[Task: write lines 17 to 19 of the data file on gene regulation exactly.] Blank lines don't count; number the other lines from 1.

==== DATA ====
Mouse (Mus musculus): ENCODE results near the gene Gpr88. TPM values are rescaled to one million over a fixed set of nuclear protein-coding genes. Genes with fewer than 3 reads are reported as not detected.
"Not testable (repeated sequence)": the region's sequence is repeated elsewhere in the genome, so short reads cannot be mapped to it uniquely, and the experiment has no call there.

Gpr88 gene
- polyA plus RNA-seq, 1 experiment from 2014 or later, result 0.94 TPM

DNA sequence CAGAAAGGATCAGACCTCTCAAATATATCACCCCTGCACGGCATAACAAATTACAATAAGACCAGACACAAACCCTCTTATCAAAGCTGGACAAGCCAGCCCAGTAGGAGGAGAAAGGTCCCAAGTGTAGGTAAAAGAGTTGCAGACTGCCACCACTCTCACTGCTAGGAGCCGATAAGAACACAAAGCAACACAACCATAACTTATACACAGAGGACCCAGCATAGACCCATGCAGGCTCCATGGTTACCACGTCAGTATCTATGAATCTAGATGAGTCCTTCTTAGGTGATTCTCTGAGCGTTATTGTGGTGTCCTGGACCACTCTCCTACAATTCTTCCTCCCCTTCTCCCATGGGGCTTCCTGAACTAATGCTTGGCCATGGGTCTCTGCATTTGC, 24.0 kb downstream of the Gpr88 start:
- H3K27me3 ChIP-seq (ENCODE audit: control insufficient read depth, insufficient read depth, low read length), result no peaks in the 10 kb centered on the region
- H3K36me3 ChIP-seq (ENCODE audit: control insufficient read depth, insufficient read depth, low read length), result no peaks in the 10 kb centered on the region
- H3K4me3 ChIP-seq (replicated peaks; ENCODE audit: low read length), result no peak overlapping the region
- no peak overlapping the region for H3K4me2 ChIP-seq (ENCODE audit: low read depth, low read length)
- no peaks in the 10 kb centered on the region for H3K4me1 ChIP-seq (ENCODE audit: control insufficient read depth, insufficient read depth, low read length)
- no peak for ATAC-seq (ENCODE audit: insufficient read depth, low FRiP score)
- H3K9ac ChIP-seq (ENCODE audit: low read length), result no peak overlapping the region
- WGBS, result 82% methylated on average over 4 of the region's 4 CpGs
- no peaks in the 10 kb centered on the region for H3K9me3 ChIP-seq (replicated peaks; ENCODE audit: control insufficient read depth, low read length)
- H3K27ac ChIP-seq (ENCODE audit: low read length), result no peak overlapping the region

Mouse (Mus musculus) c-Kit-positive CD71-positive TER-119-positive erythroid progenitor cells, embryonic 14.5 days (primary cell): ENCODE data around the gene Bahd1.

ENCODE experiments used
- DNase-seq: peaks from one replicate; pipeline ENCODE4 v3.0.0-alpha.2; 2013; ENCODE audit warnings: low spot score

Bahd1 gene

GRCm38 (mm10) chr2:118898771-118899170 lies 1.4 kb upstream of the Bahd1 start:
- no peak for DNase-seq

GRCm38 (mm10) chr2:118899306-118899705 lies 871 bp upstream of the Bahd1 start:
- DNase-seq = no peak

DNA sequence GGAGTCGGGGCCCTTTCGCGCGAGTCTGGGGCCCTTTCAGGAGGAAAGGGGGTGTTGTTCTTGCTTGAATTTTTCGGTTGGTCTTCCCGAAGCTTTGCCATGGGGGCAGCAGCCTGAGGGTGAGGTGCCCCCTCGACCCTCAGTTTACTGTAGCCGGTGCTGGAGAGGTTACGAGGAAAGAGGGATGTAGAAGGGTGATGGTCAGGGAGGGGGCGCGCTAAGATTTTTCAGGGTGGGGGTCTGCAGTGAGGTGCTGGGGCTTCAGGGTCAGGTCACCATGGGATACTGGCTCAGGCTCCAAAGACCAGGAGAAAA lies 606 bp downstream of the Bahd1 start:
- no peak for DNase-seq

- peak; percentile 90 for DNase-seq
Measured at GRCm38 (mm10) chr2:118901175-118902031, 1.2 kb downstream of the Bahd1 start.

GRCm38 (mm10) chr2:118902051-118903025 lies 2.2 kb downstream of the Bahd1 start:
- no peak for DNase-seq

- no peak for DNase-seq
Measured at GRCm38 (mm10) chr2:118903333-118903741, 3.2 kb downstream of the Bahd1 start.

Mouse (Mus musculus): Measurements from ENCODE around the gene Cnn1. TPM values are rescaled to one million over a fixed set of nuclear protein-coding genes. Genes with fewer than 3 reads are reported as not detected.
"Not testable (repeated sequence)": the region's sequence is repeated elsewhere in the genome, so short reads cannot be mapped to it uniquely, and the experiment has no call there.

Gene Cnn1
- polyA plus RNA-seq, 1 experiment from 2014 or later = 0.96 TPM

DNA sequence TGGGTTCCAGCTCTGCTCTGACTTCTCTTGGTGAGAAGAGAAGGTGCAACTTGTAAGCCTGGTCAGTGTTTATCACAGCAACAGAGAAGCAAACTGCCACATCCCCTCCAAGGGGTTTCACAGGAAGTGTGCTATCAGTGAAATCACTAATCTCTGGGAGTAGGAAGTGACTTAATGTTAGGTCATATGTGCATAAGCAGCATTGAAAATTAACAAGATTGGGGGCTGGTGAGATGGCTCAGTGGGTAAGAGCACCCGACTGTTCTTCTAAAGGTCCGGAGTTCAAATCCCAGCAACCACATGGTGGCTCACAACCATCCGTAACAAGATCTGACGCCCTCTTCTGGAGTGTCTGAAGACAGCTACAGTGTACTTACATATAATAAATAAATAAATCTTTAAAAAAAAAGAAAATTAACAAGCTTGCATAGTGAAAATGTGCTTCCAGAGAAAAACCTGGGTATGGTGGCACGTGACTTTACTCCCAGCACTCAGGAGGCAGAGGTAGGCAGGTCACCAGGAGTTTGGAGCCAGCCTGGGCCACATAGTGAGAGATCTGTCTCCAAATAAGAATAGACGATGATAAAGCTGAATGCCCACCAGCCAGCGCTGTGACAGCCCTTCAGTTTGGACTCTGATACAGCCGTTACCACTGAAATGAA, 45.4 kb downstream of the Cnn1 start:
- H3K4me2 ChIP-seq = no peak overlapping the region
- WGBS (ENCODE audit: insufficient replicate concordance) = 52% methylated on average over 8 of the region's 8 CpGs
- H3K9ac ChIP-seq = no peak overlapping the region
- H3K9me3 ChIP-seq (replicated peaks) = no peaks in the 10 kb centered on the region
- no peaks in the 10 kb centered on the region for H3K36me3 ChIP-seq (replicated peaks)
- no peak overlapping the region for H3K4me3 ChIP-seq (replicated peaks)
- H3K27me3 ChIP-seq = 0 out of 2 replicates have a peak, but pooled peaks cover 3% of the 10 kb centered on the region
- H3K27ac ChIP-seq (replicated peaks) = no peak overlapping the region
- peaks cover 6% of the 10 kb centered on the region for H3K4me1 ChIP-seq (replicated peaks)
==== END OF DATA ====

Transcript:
ENCODE experiments used
- DNase-seq: peaks from one replicate; pipeline ENCODE4 v3.0.0-alpha.2; 2013; ENCODE audit warnings: low spot score

Bahd1 gene